The holidays are rarely a relaxing time for me.  There’s just so much to do and whatever time “off” I have is actually planned weeks in advance.  This year was going to be different.  Work had delivered a major milestone and after 18 months without any time off, I decided to take 3 weeks and do the stuff that mattered.

I ended up spending last week in Cuba with my family.  Great decision overall.  Read 4 books (including the entire Broken Earth series), slept in every day, lounged by the pool/beach…didn’t plan a thing.   I’ve gone to a few places down south but never over the holidays.  Much different crowd.  First, no 20 year olds on party mode.  Second, since it’s Cuba, no Americans.  An interesting thing that I didn’t really catch on to until later in the trip.  It helped that it was ~30 below (where C and F meet) that week as well.

The rest of the time has been spent just having fun with the family.  The ice rink in the yard is top notch.  Lots of games and crafts around.  A whole lot of cleaning and tidying around the place.  Went to see Star Wars (better than I had expected in that it willingly throws away the traditional SW tropes).  One hockey tourney to go and then it’s back to work.  Finally refreshed.


Overall it’s been a really good year.  Family is super.  I’m in some of the best health.  Finances are good.  The job has had more progress in 1 year than should be possible in 3.

Gaming has also been kind.

  • Horizon is my current game of the year.
  • WarFrame is a platinum best seller on Steam and worth 5x what Destiny brings.
  • XCOM 2 launched a DLC that is more than most expansions ever deliver
  • Mass Effect showed great potential (and EA timelines failed to deliver)
  • Dishonored 2 showed what a story driven sandbox can do.
  • Shadow of War delivered a better nemesis system, but a broken end game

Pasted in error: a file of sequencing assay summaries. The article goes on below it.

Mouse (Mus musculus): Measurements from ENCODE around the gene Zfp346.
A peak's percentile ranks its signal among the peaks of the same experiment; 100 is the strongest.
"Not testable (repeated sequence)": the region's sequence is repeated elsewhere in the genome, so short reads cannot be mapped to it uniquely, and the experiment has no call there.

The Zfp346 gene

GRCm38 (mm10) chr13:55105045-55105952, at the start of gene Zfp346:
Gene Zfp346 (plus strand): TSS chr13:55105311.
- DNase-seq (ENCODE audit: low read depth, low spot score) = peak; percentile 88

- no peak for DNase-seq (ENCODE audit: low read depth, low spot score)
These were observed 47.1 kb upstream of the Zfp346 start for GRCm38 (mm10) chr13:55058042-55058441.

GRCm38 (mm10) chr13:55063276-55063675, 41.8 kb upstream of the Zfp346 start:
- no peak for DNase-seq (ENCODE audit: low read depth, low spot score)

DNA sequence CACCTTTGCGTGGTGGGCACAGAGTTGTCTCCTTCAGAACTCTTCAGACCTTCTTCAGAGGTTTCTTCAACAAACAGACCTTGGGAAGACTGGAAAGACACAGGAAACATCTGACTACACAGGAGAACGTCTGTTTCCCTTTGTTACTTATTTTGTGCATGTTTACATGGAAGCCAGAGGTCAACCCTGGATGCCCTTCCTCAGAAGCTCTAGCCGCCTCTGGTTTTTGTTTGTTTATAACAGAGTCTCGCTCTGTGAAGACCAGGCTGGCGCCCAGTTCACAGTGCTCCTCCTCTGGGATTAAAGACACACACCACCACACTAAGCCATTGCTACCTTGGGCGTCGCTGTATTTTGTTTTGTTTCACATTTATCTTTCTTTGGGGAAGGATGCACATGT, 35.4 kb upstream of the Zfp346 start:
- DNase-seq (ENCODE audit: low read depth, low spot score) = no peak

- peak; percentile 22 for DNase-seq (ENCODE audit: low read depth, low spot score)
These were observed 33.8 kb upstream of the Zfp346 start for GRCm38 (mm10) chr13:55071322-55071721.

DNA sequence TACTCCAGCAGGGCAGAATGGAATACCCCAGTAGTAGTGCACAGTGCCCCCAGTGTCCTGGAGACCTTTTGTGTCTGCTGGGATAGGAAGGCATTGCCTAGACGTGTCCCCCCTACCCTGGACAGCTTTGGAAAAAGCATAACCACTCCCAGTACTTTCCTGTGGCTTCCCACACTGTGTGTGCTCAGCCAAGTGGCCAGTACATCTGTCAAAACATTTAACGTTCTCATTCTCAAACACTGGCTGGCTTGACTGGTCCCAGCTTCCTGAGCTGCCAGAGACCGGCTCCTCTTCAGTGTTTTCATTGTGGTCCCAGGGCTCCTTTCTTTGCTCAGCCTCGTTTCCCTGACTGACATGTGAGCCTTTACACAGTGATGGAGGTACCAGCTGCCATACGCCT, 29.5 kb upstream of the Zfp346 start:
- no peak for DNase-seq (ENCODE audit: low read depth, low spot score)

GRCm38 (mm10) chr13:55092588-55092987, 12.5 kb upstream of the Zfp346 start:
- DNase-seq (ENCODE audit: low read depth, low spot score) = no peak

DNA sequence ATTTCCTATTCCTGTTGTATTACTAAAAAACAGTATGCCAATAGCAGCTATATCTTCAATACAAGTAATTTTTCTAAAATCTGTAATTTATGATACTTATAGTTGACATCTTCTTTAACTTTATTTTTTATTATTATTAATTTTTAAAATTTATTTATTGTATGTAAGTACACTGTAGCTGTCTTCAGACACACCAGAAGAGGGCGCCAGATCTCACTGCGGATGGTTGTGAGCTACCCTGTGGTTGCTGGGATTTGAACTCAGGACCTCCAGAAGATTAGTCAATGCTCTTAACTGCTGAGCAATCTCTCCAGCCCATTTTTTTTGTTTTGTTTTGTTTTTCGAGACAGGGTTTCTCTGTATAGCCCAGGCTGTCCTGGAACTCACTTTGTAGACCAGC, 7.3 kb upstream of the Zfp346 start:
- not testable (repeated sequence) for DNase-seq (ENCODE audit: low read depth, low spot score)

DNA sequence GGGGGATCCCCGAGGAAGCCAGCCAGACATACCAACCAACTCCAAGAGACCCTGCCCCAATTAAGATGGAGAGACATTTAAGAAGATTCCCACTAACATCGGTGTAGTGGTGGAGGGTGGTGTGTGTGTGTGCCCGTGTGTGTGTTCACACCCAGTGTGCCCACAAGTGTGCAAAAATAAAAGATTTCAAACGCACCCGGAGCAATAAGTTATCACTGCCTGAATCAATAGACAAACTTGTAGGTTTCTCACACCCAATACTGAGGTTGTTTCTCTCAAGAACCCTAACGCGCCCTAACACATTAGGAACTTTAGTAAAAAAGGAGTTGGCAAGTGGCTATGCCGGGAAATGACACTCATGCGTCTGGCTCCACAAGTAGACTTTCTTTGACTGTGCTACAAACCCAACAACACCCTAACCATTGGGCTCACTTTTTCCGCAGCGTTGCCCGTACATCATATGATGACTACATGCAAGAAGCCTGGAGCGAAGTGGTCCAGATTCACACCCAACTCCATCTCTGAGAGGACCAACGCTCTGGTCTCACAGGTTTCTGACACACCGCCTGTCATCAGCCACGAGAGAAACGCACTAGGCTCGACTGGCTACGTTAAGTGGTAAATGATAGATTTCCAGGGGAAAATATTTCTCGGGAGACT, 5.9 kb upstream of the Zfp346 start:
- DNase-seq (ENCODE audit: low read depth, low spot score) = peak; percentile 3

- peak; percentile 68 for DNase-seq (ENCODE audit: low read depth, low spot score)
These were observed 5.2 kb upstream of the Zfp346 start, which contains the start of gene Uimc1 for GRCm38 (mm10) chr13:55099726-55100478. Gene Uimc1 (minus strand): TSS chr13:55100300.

• Path of Exile launched two expansions this year.
  • Quite a few more games that I need to eventually pick up
    • Cuphead
    • Wolfenstein 2
    • Divinity 2
    • A Nintendo Switch!
    • Nier
    • HellBlade

Aside from the slow down this holiday season, it’s been my most active posting in a long while.  There are many fewer bloggers nowdays.  Most folks have left and vbloggers have taken space instead.   It’s still quite immature, as clickbait runs the money in the first few years.  It takes a long time for quality to start showing up (as it did with blogging and online news), so my guess is we’re 2 years away from that.


I rarely have any resolutions for a new year, not like there’s a difference between Dec 31 and Jan 1 in terms of goals.  Change is a gradual thing, though there are always goals that can be achieved.

Work should provide a new opportunity in the next few weeks, one that’s about 10 years earlier than I had planned a long while back.  My team has recently completed year 1 of a 3 year plan, and there’s a lot of excitement for what’s coming

I’ll keep playing hockey and working out.  I’d like to get to a baseline 200lbs bench this year and push from there.  There’s surprisingly little weight gained over the holidays and vacation considering my indulgences.  Back to my regular habits now.

The family will be heading to Florida in March, then open the cottage a few weeks later.  I think we’ll be focusing on saving money from that time forward as there’s a few long term plans that need some funding.  Still 2 months of hockey to go with the eldest, and likely some dance classes for the younger.  Both squirts are doing great in school, have a insatiable curiosity, and a solid level of autonomy.   All told the focus this year, as with last, is ensuring that I simply have more time for the family.